From the King Of Blogging, Sean Conners. Various articles and op/ed's on just about anything from A to Z. Politics, religion, entertainment and whatever else seems interesting at the moment. Members and non-members alike are welcomed to participate in th
a special comment that speaks for itself...
Published on July 20, 2007 By Sean Conners aka SConn1 In Politics

Comments
on Jul 20, 2007
Pretty good little speech. Not his tightest, but poignant.



Even though most former supporters of the President have stopped proselytizing and have stopped actively dogging those without full support for the Administration's policies America still doesn't have the wherewithal to impeach.
on Jul 20, 2007
Even though most former supporters of the President have stopped proselytizing and have stopped actively dogging those without full support for the Administration's policies America still doesn't have the wherewithal to impeach.


you can't impeach for possible bad judgement
on Jul 20, 2007
you can't impeach for possible bad judgement - danielost

Sure you can. There are only procedural rules regulating impeachment.

Here they are:

WWW Link

What you may be referring to is Article II, Section 4 of the Constitution wherein it is stated;

The President, Vice President and all Civil Officers of the United States, shall be removed from Office on Impeachment for and Conviction of, Treason, Bribery, or other high Crimes and Misdemeanors.

A-ha! So you're thinking, surely President Bush couldn't be convicted of breaking the law!

*Auditoriums packed to the gills with responsible citizens roll out of their seats with laughter*

It's not yet been proven! Bribery? Treason? High crimes? Misdemeanors? We aren't going to impeach Bush over a traffic ticket are we?

There is confusion among people between impeachable offenses and violations of the law.

The key is in focusing upon the last four words of the text. There is no official 'high crime' in criminal law, but there are felonies. There are misdemeanors, but in relation to the way 'high crime' is used this is meant to be interpreted as 'low crime'. In laymens' terms, the last four words mean 'anything great or small'.

That is precisely how then-congressman Gerald Ford framed the issue when he led the attack to impeach Justice Douglas in 1970. He said something akin to this;

"What, then, is an impeachable offense? The only honest answer is that an impeachable offense is whatever a majority of the House of Representatives considers it to be at a given moment in history."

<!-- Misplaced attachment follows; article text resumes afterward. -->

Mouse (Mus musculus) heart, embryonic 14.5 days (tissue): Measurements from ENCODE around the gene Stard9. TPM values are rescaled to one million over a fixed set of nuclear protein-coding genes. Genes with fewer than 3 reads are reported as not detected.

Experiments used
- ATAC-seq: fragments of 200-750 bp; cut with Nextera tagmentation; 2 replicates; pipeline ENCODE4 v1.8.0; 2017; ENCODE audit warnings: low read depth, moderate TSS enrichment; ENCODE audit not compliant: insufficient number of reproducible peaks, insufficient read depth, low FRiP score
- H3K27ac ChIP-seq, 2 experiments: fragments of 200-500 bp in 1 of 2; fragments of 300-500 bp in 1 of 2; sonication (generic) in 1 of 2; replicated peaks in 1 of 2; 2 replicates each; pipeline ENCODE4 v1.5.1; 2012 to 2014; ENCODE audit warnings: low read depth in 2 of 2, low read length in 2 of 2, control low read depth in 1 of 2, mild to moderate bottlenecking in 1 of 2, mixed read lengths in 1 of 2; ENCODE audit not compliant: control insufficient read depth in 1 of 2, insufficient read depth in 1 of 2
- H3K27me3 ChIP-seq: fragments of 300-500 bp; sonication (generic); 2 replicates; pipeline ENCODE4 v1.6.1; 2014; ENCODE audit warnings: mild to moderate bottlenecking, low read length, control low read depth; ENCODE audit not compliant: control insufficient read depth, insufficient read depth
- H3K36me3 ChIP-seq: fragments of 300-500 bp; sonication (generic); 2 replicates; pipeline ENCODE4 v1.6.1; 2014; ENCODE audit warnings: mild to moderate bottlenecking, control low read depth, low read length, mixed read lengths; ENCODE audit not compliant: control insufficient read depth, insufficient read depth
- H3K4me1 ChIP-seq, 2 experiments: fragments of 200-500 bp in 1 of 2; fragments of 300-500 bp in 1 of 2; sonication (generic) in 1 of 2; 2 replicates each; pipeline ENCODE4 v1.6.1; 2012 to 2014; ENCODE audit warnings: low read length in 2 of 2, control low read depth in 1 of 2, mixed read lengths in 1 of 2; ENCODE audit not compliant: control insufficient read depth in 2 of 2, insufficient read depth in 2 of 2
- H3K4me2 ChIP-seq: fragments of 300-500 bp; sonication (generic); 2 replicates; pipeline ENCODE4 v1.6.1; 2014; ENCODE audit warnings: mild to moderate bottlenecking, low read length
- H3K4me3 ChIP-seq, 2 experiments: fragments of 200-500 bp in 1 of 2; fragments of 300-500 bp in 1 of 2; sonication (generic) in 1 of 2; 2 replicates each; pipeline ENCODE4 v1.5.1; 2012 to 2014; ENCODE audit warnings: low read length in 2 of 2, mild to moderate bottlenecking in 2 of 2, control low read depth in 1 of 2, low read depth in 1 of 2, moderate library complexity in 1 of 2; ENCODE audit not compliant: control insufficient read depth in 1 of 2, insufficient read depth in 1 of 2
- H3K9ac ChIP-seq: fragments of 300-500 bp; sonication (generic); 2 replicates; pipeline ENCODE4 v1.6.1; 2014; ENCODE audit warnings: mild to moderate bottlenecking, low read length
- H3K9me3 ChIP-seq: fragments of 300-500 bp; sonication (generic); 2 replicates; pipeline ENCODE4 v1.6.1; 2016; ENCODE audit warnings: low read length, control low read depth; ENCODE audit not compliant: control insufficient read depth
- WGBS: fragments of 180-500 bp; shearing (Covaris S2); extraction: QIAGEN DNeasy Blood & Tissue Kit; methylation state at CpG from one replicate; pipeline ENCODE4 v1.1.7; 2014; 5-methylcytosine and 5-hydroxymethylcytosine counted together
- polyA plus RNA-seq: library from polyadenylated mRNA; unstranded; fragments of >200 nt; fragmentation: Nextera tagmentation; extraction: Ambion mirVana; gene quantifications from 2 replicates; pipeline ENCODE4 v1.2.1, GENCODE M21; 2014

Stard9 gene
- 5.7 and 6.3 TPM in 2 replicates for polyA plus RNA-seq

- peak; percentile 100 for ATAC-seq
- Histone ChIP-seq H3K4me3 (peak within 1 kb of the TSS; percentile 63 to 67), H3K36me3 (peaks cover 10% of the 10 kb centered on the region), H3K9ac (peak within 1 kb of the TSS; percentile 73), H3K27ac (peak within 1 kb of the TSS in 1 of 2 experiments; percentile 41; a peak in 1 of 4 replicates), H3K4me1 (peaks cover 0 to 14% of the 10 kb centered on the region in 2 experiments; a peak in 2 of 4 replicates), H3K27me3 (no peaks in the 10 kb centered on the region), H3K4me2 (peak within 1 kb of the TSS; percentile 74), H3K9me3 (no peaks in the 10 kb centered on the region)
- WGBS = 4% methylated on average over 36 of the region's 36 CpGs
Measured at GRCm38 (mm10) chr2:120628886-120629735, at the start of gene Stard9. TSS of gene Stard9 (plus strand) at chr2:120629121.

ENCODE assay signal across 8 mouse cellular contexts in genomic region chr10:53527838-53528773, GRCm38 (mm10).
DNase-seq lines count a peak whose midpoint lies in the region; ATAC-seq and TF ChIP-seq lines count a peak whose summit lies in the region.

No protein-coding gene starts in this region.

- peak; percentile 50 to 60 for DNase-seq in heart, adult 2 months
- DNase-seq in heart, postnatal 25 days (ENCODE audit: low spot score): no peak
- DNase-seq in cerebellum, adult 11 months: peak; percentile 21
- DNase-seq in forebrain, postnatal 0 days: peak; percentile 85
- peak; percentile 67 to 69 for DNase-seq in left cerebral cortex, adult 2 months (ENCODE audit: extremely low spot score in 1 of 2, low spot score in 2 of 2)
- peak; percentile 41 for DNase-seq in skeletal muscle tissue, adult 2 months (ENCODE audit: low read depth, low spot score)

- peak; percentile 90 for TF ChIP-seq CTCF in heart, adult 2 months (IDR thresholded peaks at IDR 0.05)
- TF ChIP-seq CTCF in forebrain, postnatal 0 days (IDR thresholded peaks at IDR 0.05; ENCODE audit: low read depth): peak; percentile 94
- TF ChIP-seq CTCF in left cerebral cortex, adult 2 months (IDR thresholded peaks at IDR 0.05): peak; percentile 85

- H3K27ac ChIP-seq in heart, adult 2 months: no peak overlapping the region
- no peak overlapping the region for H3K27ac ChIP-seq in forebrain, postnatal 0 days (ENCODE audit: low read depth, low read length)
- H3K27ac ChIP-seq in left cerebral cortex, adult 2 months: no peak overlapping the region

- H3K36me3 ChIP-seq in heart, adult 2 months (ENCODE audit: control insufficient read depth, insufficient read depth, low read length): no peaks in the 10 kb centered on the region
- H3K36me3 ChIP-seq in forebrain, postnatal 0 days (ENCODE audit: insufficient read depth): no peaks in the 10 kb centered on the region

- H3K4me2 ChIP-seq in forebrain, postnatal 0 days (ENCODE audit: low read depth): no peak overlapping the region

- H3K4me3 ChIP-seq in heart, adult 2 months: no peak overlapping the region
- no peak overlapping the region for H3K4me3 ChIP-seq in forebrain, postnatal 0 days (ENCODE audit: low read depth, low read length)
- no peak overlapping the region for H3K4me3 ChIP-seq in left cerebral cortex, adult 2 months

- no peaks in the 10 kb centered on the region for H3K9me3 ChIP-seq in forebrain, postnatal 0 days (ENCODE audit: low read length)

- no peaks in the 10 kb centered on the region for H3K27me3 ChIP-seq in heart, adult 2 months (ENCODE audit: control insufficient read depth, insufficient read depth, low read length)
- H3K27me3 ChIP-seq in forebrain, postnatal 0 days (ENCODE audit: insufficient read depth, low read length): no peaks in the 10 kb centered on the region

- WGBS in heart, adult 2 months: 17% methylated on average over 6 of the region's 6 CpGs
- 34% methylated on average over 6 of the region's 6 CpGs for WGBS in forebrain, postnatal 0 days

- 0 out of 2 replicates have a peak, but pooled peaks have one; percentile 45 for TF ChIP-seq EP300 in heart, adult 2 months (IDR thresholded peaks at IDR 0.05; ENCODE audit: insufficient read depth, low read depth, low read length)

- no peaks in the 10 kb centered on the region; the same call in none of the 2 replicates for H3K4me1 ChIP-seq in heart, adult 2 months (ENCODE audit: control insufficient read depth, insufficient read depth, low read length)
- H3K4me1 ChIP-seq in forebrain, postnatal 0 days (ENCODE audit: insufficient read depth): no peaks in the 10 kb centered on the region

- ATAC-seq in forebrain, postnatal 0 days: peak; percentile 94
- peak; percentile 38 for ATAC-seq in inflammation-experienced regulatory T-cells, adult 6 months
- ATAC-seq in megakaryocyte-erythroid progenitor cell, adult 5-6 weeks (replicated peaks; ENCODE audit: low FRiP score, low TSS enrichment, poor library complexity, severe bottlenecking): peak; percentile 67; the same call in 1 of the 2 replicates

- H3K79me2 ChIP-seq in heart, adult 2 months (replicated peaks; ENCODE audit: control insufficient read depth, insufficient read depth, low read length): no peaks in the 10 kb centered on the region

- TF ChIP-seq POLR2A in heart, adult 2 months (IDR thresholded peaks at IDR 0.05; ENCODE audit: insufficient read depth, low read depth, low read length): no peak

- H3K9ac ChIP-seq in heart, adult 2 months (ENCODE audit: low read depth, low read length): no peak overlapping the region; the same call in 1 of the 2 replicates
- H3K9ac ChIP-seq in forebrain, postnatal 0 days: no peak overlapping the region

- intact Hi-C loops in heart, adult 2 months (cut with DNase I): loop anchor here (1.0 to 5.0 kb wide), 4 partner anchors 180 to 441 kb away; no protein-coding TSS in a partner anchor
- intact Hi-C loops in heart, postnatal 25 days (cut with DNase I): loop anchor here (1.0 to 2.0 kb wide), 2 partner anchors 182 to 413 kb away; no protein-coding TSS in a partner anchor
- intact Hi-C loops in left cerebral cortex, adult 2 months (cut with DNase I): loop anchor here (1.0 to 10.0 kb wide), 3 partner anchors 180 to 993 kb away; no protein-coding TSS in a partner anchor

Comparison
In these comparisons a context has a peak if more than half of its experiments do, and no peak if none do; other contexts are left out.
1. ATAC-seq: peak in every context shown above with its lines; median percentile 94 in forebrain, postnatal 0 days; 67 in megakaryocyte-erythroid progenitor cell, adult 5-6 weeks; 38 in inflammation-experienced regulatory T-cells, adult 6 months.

The articles of impeachment are the reasons offered for removal of a public servant. These become the impeachable offenses - their validity in the eyes of the public and voting members of the House and Senate is what determines their viability.

One doesn't have to break the law to be impeached just as one doesn't have to violate policy in the workplace to be fired.

Hope I helped.
on Jul 21, 2007
you can't impeach for possible bad judgement - danielost


What, then, is an impeachable offense? The only honest answer is that an impeachable offense is whatever a majority of the House of Representatives considers it to be at a given moment in history."

The articles of impeachment are the reasons offered for removal of a public servant. These become the impeachable offenses - their validity in the eyes of the public and voting members of the House and Senate is what determines their viability.

One doesn't have to break the law to be impeached just as one doesn't have to violate policy in the workplace to be fired.


ok then everyone in congress and the senate need to be impeached too. so how do we do that
on Jul 21, 2007
That is a damn fine question.

According to our Country's finest documents, however, it is not a question with feasible answer.

This is the point where citizens mumble, "Reform or Revolution?" and receive or fail to pursue either.
Meta
Views
» 601
Comments
» 5
Category
Sponsored Links